Questions raised about rookie NDP MP's papers

Two people whose names appear on the nomination papers for Ruth Ellen Brosseau, elected as an NDP MP Monday, say they aren't sure how they ended up there.

Two people whose names appear on the nomination papers for the NDP's newly elected MP Ruth Ellen Brosseau say they never provided their signatures to support her candidacy.

Radio-Canada reported Wednesday that the signatures of René Young and his wife are on Brosseau's papers, but the couple doesn't remember agreeing to endorse her.

Young says the signature looks like his, but he has no recollection of being asked to support Brosseau's nomination as a candidate in the Quebec riding of Berthier-Maskinongé. He said his wife's name is also on the list but the signature bears no resemblance to hers.

Ruth Ellen Brosseau was elected as an NDP Member of Parliament on Monday, May 2. (Canadian Press)
"I'm really surprised and am having a hard time understanding ... I have no recollection of that. The signature looks like mine, but not my wife's," Young told Radio-Canada. "We're always together. I don't see how I would have signed it and she did not, and it's not even the same pen."

The report raises questions about the validity of Brosseau's candidacy, which was approved by the local returning officer for the Quebec riding that Brosseau won in Monday's federal election. She won the seat, formerly held by the Bloc Québécois, by more than 5,000 votes.

Vegas vacation raised eyebrows

Brosseau was one of the candidates who made headlines during the campaign, when it was discovered she took a vacation to Vegas and continued living and working in Ottawa, several hours away from the riding she is now elected to represent, instead of campaigning full time.

A spokesperson for the NDP said all of the rules were followed in Brosseau's nomination process. "All the signatures were collected according to the rules and they were approved by the returning officer. Ms. Brosseau thanks the people of Berthier-Maskinongé for the support they gave her and which allowed her to be elected," Marc-André Viau said in a statement.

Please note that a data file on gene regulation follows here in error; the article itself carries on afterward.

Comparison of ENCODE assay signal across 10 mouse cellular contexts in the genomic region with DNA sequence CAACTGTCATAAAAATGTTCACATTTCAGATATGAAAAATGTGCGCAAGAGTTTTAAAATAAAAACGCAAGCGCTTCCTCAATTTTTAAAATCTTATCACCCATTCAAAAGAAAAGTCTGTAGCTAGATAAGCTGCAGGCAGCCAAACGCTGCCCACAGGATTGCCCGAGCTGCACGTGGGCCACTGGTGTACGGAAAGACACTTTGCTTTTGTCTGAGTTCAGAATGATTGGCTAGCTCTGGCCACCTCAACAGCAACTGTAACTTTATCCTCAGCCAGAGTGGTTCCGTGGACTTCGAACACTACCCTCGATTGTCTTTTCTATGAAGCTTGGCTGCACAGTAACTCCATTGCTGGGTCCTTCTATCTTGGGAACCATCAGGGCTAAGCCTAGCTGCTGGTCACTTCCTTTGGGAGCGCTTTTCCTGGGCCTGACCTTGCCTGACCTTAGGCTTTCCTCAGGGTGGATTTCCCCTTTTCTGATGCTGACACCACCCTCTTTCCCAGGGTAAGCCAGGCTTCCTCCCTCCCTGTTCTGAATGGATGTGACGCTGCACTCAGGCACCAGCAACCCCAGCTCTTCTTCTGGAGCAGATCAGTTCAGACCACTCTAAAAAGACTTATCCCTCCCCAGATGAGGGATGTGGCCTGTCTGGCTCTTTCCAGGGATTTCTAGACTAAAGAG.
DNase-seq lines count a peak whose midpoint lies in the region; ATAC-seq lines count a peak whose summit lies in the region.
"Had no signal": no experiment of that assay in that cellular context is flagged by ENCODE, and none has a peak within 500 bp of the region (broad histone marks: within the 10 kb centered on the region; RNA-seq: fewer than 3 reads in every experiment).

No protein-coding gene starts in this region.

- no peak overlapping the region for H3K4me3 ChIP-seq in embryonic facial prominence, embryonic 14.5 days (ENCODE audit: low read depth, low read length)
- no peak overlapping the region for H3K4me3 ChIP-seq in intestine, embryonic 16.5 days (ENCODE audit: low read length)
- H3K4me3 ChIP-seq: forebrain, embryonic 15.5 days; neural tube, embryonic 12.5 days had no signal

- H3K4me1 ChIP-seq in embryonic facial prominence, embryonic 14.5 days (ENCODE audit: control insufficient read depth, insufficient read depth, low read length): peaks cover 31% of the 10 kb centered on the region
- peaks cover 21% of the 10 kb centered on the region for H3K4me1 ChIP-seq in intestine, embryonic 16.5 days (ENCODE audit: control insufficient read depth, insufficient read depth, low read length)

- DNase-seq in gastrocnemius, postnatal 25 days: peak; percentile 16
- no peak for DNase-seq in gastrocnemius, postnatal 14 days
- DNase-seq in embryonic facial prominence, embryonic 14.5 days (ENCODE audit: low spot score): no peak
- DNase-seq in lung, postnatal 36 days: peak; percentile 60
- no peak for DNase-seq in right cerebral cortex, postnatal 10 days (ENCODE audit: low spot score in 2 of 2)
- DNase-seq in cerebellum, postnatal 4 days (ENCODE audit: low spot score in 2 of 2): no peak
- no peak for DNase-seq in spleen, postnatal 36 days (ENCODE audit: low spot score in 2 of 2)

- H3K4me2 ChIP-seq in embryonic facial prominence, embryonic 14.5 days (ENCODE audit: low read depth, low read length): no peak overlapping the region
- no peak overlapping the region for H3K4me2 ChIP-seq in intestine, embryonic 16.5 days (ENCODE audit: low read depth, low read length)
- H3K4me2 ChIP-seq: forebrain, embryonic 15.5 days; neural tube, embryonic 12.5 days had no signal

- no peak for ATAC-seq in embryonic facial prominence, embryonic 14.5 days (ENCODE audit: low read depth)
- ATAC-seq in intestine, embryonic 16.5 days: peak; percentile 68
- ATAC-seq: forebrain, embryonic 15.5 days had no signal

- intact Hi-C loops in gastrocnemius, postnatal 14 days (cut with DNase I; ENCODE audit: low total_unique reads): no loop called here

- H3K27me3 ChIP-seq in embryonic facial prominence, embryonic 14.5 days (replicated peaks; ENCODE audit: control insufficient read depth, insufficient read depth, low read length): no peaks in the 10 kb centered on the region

Elections Canada told CBC News it was informed about the issue through calls from the media. A spokesperson for the agency said officials are looking into it.

To be considered a candidate, nomination papers must include the signatures of 100 people who live in the riding. Once the signatures are collected and all of the other paperwork is complete, the nomination form is given to the local returning officer.

The returning officer has 48 hours upon receipt to review the nomination paper and to confirm that the nominating electors listed on the form are entitled to vote in that riding. It is up to the returning officer to accept or reject a nomination.

The official elections agent for the Liberal candidate in the race, Francine Gaudet, says some people who signed the paper were told they were signing a petition, according to the Radio-Canada report.

Brosseau works as an assistant manager at Oliver's pub, on the campus of Carleton University in Ottawa. In her candidate profile on the NDP website Brosseau is described as a "dedicated community activist and volunteer" whose passions include rescuing and rehabilitating injured animals. She holds a diploma in advertising and marketing from St. Lawrence College in Kingston.

The young woman doesn't speak French well but is now the MP for a mainly francophone riding.

NDP Leader Jack Layton took several questions about Brosseau and his other young and inexperienced candidates during his first press conference as the new opposition leader Tuesday.

He defended the MPs, saying their new and fresh faces in politics should be viewed as a good thing, and that the choices of voters in their ridings should be respected. Layton said his team will work with Brosseau to help her improve her French so that she is able to serve her constituents.